April happens to be the month of many memorable holidays: Earth Day, Easter, Mother’s Day, etc., but first we celebrate April Fool’s Day.
While there is no known history of how April Fool’s started, it has become one of those holidays in which everyone can participate in, while having fun with friends.
Some historians speculate that it started in the late of 1500s when the French switched to the Gregorian calendar. People were confused because they were slow to realize that the start of the new year was January 1 instead of April 1. They continued to celebrate the new year on April 1, while others pulled pranks on those still celebrating it in April.
“These pranks included having paper fish placed on their backs and being referred to as “poisson d’avril” (April fish), said to symbolize a young, easily caught fish and a gullible person,” according to history.com
There are other pagan holidays that celebrate their own version of April Fool’s. The Romans held festivals called Hilaria in which cult member of Cybele would dress up in disguises that would mock other citizens and the magistrates.
“There’s also speculation that April Fools’ Day was tied to the vernal equinox, or first day of spring in the Northern Hemisphere, when Mother Nature fooled people with changing, unpredictable weather,” according to history.com.
April Fool’s did not become popular until the 1700s when English men would pull pranks on each other such as pinning fake tails or “kick me” signs. In Europe some pranks are taken too seriously leave people confused.
For example, “BBC aired a segment in which a Swiss farming family harvested long strands of pasta from their spaghetti trees. In England at that time, Spaghetti was still an exotic delicacy with mysterious origins, so many viewers bought the report hook, line and sinker. Some even called in to ask how to grow spaghetti trees of their own. The BBC reportedly suggested, “Place a sprig of spaghetti in a tin of tomato sauce and hope for the best,” according to history.com.
Since then, the holiday has spread all around the world and have given companies the opportunity to fool their customers.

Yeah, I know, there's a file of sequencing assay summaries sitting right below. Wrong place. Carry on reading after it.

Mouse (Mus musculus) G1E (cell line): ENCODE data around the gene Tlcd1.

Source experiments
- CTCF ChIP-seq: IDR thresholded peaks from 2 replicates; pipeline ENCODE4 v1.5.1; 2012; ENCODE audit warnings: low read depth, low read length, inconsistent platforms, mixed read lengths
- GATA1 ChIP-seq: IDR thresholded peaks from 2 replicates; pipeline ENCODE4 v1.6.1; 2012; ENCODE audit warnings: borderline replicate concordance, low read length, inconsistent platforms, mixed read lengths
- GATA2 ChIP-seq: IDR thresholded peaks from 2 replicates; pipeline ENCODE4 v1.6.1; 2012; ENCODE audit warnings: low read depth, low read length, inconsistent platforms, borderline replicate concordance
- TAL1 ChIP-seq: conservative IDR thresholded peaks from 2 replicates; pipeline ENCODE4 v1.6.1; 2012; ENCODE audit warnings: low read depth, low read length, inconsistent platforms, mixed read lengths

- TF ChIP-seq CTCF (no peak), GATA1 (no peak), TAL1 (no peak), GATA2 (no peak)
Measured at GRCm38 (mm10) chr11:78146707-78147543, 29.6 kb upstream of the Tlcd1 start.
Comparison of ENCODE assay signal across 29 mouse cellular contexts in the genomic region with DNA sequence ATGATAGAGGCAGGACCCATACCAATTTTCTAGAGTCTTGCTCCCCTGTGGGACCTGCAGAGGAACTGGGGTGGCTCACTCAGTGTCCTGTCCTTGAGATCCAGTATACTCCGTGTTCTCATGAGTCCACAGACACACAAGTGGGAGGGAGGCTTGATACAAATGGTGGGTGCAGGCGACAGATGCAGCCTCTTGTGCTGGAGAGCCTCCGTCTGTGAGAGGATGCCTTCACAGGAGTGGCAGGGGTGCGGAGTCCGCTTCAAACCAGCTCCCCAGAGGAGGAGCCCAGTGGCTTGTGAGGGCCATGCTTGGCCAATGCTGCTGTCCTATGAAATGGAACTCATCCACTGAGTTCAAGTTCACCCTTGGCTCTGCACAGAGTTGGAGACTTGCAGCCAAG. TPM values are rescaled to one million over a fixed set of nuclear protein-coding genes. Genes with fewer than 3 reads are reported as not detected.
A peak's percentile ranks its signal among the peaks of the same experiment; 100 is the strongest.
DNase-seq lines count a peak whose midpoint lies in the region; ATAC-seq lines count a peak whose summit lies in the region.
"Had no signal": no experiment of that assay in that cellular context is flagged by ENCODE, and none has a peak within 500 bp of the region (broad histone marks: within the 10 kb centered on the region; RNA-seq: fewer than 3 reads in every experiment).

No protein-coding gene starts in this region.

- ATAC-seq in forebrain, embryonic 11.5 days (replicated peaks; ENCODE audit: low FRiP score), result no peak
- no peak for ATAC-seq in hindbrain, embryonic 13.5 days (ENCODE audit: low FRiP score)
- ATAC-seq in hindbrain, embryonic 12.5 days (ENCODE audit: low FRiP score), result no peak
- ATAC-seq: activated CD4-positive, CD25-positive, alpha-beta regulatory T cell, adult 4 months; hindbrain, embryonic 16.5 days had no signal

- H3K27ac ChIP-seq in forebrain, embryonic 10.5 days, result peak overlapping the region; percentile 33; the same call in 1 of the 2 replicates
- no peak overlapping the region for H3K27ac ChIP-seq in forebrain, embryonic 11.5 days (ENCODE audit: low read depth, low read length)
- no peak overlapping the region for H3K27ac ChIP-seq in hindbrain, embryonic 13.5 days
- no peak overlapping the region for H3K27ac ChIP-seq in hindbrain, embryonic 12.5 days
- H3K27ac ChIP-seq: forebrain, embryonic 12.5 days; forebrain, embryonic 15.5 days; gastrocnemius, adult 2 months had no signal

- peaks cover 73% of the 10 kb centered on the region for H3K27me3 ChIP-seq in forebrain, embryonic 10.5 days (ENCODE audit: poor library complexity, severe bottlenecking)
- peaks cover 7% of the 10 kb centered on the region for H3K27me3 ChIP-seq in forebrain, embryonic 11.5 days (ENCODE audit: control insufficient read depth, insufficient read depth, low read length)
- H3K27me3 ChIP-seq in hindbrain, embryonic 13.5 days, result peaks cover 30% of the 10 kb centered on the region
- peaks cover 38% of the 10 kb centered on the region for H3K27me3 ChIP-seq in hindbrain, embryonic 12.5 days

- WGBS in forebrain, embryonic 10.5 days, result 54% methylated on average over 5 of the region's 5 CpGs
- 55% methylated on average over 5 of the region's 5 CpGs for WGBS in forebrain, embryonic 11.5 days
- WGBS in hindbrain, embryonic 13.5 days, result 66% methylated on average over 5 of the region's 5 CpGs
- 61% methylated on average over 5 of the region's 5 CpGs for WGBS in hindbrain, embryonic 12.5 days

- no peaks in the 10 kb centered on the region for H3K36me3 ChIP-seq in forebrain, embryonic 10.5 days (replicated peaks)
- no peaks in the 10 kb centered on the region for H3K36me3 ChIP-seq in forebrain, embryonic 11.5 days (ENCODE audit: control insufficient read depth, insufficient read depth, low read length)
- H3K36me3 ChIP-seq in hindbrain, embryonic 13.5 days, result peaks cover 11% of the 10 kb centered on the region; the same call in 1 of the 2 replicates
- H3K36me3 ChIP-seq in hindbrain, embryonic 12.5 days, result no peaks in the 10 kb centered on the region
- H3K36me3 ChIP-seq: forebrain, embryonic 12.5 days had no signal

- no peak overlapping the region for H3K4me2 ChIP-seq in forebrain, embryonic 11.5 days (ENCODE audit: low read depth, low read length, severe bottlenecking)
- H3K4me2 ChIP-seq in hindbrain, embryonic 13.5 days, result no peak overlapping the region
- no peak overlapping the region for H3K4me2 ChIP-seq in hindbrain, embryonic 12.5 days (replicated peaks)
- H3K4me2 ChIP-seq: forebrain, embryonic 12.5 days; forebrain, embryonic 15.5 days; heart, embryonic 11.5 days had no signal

“In 1996, Taco Bell, the fast-food restaurant chain, duped people when it announced it had agreed to purchase Philadelphia’s Liberty Bell and intended to rename it the Taco Liberty Bell.” And in 1998, “Burger King advertised a “Left-Handed Whopper,” scores of clueless customers requested the fake sandwich.” states history.com.
Along with fast food chains, Google has been known to pull some hilarious pranks.
In 2015, Google released Pac-Maps on April Fool’s, which allowed users to play Pacman on Google Maps. Also, they released a new product for your backyard or garden called Google Gnome.
“It’s a smart gnome for your lawn that can tell you the direction of the wind and inform your child that all living things decompose, “according to an article from The Verge.
Today, you can ask your Google Assistant about April Fool’s in which it will reply with cryptic advice about weary of those you trust and do not believe everything you see. Google says that it is a way to showcase the Assistant’s personality.
Here are some classic pranks to pull on your friends and family this year:
- Caramelize onions
- Toothpaste in Oreos
- Mixed bowl of Skittles, M&Ms and Reese’s Pieces
- Cover a car with Post-it stickers
- Put googly eyes on food in your fridge
- Line cups of water throughout the hallways
- Write message on toilet paper
- Place fake bugs everywhere